Personalized Nutrition for the Diverse Needs of Infants and Children
62nd Nestlé Nutrition Workshop, Pediatric Program, Helsinki, September 2007Editor(s): Bier D.M. (Houston, Tex.)
German J.B. (Davis, Calif.)
Lönnerdal B. (Davis, Calif.)
Genetically Determined Variation in Polyunsaturated Fatty Acid Metabolism May Result in Different Dietary RequirementsKoletzko B.a · Demmelmair H.a · Schaeffer L.a,b · Illig T.b · Heinrich J.b
aDivision of Metabolic Diseases and Nutritional Medicine, Dr. von Hauner Children’s Hospital, University of Munich, Munich, b Helmholtz Institute of Epidemiology, Neuherberg, Germany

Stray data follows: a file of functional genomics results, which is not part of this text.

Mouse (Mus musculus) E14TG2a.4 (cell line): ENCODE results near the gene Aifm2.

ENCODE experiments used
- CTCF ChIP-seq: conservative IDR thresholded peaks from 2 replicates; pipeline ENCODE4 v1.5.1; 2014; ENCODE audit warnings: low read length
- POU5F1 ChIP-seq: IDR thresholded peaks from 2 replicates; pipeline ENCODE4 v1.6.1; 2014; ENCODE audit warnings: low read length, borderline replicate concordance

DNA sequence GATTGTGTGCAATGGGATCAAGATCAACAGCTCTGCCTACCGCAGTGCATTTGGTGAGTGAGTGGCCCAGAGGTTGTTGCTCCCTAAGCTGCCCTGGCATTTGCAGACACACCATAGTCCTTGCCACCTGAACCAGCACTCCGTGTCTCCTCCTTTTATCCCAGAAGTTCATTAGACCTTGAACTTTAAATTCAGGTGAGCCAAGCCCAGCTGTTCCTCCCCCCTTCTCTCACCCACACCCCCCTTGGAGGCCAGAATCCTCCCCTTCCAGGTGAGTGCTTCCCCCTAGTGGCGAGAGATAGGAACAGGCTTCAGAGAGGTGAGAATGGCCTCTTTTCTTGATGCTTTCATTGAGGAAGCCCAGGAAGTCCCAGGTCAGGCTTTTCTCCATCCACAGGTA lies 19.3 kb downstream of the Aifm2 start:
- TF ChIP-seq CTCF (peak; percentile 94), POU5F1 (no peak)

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Tissue availability of polyunsaturated fatty acids (PUFAs) is of major relevance for health, and it depends on both dietary intake and metabolic turnover. We found close associations between variants in the human genes of Δ5- and Δ6-desaturase, FADS1 and FADS2, and serum phospholipid contents of PUFAs and long-chain PUFAs (LCPUFAs). Polymorphisms and reconstructed haplotypes of FADS1 and the upstream region of FADS2 showed strong associations with levels of the n-6 LC-PUFA arachidonic acid (20:4n-6). Carriers of the less common polymorphisms and their respective haplotypes also had a lower prevalence of allergic rhinitis and atopic eczema. Our data demonstrate for the first time that the fatty acid composition of serum phospholipids is genetically controlled by the FADS1 FADS2 gene cluster. The investigated single nucleotide polymorphisms in this cluster explain 28% of the variance of serum phospholipid arachidonic acid and up to 12% of its precursor acids. Based on this genetic variation, individuals may require different amounts of dietary PUFAs or LC-PUFAs to achieve comparable biological effects. We strongly recommend including analyses of FADS1 and FADS2 polymorphism in future cohort and intervention studies addressing the biological effects of PUFAs and LC-PUFAs, which should enhance the sensitivity and precision of such studies.
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